Necrolog

Discussion in 'Fortean News Stories' started by ArthurASCII, Apr 19, 2002.

  1. Yithian

    Yithian Incredulous Staff Member

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    WEBSITE:
    http://petergreenaway.org.uk/drowning.htm
  2. Bigphoot2

    Bigphoot2 Justified & Ancient

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  3. Vardoger

    Vardoger Skeptical by nature

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    I was growing up with M.L. on the Space 1999 show, called Månbas Alpha on Swedish television. Must have been 9 or 10 y.o. when the show was aired.
     
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  4. GNC

    GNC King-Sized Canary

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    Martin Landau was a stalwart of science fiction and horror, and made a lot of cheapo examples in his wilderness years, but I too first knew him as Commander Koenig, and he won an Oscar for a brilliant performance as Bela Lugosi, another psychotronic star who had his wilderness years but unlike Landau never recovered from them. Landau was also nearly Mr Spock on Star Trek! RIP.
     
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  5. dreeness .

    dreeness . from the Haunted Swamp

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    link
     
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  6. Draheste

    Draheste Devoted Cultist

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    Space 1999 or Cosmos 1999 as it was called on French TV in the 70's, was one of our favourites series my sister, cousins and I. We used to climb apple trees and pretend they were Eagles going on scary planets. My youngest cousin was inevitably the monster!
    I liked the actors, especially the Professor I found funny at the time. RIP Martin Landau. His name means Pram in french and that made me laugh too!
     
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  7. dreeness .

    dreeness . from the Haunted Swamp

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    When I was living in Toronto, the actor who played the Professor (Barry Morse) lived downtown. He was working on various television shows as a narrator and also he did a lot of voice work. He used to ride his old bike all over the place at night, he was very popular with everybody, very charismatic.
     
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  8. Mythopoeika

    Mythopoeika I am a meat popsicle

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    Inside a starship, watching puny humans from afar
    I see that for a while before he moved to Canada, Barry Morse lived in Peterborough, UK. Interesting to me as I lived there about 16 years ago.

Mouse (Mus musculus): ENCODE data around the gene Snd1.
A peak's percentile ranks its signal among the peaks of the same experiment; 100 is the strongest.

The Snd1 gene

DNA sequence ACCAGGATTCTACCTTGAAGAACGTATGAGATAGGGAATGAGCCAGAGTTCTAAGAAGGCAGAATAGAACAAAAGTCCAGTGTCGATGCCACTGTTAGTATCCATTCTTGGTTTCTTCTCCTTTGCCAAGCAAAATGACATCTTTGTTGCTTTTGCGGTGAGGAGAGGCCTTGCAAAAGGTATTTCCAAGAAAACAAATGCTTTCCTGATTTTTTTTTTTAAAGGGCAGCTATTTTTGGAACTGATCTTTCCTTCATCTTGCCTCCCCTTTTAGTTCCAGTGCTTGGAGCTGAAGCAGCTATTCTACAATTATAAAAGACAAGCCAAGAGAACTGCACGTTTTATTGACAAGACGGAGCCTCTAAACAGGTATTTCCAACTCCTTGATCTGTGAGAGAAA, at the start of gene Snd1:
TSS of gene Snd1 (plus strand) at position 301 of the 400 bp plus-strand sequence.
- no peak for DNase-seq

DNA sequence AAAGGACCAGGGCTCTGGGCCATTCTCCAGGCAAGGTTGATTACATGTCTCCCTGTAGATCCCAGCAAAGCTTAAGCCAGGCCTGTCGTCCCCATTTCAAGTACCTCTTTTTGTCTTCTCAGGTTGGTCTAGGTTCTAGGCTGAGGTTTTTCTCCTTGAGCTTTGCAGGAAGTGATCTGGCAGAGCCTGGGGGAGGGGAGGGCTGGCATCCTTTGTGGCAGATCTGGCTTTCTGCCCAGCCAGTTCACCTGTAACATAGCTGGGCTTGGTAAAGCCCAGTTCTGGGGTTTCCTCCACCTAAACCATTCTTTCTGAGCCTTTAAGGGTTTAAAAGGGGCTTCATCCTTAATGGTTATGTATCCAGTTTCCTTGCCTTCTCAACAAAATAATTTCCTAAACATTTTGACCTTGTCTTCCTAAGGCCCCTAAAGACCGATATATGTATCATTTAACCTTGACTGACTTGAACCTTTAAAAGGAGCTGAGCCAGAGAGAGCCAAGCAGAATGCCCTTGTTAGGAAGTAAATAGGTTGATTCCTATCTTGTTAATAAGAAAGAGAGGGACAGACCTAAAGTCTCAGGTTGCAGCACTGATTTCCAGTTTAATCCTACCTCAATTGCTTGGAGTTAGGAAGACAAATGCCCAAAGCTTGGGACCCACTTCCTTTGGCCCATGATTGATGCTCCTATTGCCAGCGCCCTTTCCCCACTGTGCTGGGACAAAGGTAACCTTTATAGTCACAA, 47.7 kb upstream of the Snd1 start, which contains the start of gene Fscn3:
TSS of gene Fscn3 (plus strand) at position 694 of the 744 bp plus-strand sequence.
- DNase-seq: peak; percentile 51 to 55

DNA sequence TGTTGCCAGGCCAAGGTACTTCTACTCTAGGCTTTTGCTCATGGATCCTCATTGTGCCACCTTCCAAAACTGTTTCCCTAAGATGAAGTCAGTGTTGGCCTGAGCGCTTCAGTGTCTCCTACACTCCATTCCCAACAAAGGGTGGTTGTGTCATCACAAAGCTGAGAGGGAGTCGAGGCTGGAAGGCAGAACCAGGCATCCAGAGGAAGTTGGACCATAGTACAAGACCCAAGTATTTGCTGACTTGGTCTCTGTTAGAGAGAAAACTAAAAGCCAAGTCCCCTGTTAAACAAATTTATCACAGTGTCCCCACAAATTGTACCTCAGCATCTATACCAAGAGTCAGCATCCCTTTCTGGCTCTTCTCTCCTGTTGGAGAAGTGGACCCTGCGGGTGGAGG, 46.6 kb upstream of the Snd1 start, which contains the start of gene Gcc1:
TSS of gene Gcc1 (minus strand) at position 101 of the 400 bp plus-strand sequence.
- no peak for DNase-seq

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  9. dreeness .

    dreeness . from the Haunted Swamp

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    He really was a great guy. Charming, witty, urbane, courteous, modest, soft-spoken, you know the kind. He had "presence", just walking quietly through a mall would make people notice him. There used to be a vast shopping complex downtown called the Eaton Centre, he would sometimes stroll through there, and when people recognized him ("You were excellent in The Fugitive!") he would just smile and shrug ("You have an excellent memory, that was so terribly long ago.") And he didn't mind at all talking about his career, he seemed to have endless stories and anecdotes, a brilliant natural raconteur.
     
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  10. Ulalume

    Ulalume tart of darkness

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    A tribute from the Aero Theater in Los Angeles
    AeroTheaterLA.jpg
     
  11. henry

    henry still speeding

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    i missed martin landaus sad passing until just now ... a little known and quite fortean early film of his, welcome home johnny bristol, known by me as charles, vermont, is equal parts jacobs ladder and transdimensional gas station ... also incredible in crimes and misdemeanours woody allens strongest flick for me RIP
     
  12. ramonmercado

    ramonmercado CyberPunk

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    She saw her own death coming, well, sort of: The fortune teller had previously said she would die at an early age from heart failure, but was not worried as she would be "very pretty" in her next life

    A Burmese fortune teller who advised some of South East Asia's most rich and powerful figures has died aged 58.

    Family members told local media that Swe Swe Win, known as ET, died of natural causes on Sunday.